I am often dismayed by those people of the Northeast who show disdain for their accent. Yet had they been born Scottish or Welsh, I feel sure they would have felt no such embarrassment. I can understand their desire to speak an affected form of English: devoid of the Tyneside lilt, the rolling Bedlington r’s or, God forbid, the utter shame of blurting out, ‘Wye aye, man!’ to your London boss. There is little doubt that those who speak with a Northeast dialect or accent are often viewed as uneducated, working class or simply, speaking ‘slang’, none of which of course are true.
In future issues we shall be addressing some of the reasons behind this.
For now we continue our quest of Taking Pride in Wor Language with the announcement of a Dialect Writing Contest to be launched by the WORD library and sponsored by us here at Northumbrian Words with the support of the Northumbrian Language Society.
We look forward to hearing your comments and if you haven’t already signed up, we invite you to do so on our Home Page.
Gaan Canny Hinnies!
NEW! Dialect Writing Contest
We are excited to announce the launch of a new dialect writing contest by the WORD library in South Shields, sponsored by Northumbrian Words and supported by the Northumberland Language Society. The dialects of the Northeast are an important part of our heritage with roots in the most ancient history of this land. It should not be allowed to be forgotten and this competition will allow writers, both young and old, to indulge in the language of our forefathers.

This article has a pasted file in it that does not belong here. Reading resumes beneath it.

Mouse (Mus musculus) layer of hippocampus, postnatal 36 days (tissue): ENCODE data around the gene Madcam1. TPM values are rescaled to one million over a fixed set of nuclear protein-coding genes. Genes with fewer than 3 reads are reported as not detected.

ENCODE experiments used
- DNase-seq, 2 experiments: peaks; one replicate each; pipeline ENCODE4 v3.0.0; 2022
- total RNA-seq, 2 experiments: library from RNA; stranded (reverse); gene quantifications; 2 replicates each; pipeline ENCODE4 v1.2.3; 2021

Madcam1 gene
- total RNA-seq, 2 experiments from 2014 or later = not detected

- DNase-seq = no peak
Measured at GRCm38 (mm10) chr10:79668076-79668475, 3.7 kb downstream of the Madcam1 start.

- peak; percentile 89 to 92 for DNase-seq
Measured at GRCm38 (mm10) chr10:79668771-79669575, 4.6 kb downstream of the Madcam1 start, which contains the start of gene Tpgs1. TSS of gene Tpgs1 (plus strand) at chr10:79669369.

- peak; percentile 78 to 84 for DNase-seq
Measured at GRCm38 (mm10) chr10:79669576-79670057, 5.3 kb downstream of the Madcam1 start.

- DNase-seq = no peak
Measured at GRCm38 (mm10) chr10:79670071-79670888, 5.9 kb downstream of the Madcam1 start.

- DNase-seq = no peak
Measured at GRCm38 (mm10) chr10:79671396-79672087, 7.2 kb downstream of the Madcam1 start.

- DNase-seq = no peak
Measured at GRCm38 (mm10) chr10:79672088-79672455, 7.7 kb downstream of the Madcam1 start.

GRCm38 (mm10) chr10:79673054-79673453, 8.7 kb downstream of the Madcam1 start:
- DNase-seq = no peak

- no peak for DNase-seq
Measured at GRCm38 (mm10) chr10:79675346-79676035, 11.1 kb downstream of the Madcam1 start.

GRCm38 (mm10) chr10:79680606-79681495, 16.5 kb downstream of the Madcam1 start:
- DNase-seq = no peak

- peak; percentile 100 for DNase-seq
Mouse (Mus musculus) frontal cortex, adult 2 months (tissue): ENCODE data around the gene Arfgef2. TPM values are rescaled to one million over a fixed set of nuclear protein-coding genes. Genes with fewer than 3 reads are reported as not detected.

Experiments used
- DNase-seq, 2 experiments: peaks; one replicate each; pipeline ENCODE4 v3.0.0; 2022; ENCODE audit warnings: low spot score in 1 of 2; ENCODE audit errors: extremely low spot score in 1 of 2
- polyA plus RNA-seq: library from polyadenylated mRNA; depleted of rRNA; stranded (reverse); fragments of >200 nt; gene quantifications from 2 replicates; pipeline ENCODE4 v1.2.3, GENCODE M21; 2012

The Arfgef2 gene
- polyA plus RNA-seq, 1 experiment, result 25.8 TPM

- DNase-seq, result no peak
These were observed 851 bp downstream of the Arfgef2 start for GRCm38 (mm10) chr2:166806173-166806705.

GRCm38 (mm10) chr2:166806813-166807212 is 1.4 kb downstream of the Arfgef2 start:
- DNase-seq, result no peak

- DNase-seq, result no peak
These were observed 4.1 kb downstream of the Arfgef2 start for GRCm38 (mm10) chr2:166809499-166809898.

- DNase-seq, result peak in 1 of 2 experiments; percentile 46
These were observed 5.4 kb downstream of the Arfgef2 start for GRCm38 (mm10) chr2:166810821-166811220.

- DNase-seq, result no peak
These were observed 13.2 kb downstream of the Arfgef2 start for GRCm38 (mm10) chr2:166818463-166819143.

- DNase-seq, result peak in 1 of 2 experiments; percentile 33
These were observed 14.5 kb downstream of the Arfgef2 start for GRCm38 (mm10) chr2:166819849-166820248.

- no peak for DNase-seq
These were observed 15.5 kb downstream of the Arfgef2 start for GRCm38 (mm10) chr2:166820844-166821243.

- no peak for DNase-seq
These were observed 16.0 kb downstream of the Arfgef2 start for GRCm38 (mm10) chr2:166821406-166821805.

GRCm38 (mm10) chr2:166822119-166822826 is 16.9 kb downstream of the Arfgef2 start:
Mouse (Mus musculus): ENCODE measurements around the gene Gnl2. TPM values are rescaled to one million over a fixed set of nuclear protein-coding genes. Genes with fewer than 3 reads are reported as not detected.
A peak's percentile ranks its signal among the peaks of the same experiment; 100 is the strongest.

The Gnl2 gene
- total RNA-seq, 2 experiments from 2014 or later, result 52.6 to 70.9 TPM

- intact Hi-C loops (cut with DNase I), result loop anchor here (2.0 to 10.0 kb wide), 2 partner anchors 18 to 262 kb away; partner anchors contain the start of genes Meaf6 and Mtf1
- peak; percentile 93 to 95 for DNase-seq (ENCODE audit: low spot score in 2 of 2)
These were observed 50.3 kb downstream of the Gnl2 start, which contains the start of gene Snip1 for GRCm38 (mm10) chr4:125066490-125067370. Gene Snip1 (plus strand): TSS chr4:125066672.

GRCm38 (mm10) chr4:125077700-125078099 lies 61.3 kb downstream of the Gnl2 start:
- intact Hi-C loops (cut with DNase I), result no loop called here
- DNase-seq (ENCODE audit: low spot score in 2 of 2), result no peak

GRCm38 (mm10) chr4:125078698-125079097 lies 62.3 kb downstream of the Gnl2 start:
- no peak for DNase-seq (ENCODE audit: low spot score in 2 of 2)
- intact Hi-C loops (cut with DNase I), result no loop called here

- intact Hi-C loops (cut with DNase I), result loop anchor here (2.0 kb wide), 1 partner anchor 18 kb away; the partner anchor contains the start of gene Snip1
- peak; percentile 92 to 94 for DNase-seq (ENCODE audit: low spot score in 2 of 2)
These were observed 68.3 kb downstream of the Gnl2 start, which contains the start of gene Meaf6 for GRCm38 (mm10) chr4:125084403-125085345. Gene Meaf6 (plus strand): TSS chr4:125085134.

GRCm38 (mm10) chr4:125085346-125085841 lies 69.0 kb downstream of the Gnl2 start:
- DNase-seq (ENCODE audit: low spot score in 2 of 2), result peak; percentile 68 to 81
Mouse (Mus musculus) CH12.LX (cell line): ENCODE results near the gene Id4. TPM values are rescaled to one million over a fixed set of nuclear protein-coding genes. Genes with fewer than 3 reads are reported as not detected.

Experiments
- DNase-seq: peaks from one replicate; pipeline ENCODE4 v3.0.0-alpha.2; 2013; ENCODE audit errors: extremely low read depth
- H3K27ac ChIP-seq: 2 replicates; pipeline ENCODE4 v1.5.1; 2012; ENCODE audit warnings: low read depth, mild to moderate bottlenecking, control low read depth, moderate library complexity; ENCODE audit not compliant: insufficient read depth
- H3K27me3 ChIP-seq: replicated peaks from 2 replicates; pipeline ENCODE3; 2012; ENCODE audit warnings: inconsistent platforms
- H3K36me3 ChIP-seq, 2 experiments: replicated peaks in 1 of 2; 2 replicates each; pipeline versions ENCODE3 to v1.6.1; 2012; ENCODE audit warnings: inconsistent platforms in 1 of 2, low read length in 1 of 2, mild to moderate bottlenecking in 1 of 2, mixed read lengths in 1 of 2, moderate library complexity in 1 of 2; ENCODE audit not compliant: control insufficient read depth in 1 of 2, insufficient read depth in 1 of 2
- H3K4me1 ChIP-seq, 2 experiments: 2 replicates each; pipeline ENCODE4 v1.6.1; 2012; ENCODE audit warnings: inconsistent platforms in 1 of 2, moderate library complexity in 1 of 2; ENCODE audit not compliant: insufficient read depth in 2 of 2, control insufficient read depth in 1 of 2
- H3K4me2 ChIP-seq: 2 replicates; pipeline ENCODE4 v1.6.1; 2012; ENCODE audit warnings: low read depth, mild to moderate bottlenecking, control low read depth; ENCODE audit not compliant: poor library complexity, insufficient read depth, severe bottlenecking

The Tyneside Keels
Most Tynesiders are familiar with the “The Keel Row”, a popular song dating back to the early 18th century and perhaps the oldest in Tyneside’s incredible song anthology. But what was a keel and why is its name so special?
This audio file comes courtesy of the British Library and features a Durham hill farmer talking about his work. He speaks in a classic dialect, once common in Weardale but now unfortunately becoming a rare occurrence – at least among younger people.
A High Level View
The High Level Bridge is the oldest of the Tyne Bridges. In a recent interview, Northumberland Words asked her about her life. This is what she had to say.
gentle, fine, careful
“Gan canny noo an’ divvent drive te fast!”
“Aye, wor Jimmy’s a canny lad.”
Origin: ME cunnand, skillful, knowing.
Possibly ON kunnandi.
A common dialect word that is often used to define the Northeast dialect. This well-loved word is used throughout Tyneside, north Durham and south Northumberland. It’s also used in Scotland, where it has the opposite meaning of a mean person.
Geordie is invited to tea with the Queen, so he hops aboard a bus at Worswick Street and heads down to London. When he arrives at Buckingham Palace, he is ushered into a grand sitting room where the Queen awaits him.
“Watcha, yer majesty”, says Geordie as he gives her a polite little bow, “Aa’m sorry aa’m a bit late, ma’am but the bus was aaful slow gittin doon heor. Aa’d iv bin quicker ridin’ me cuddy.”
“Never mind, Geordie!” she smiles, “I am just so very glad you are here at last and delighted you were able to accept my invitation. Now then, why don’t you sit down while I pour you a cup of tea. And you must be hungry after your long journey,” she points to a large plate of cakes sitting on the table, “Would you like an éclair or a meringue?”
“Noo, yer not wrang yer majesty. Aa just luv them éclairs.”
Think aboot it!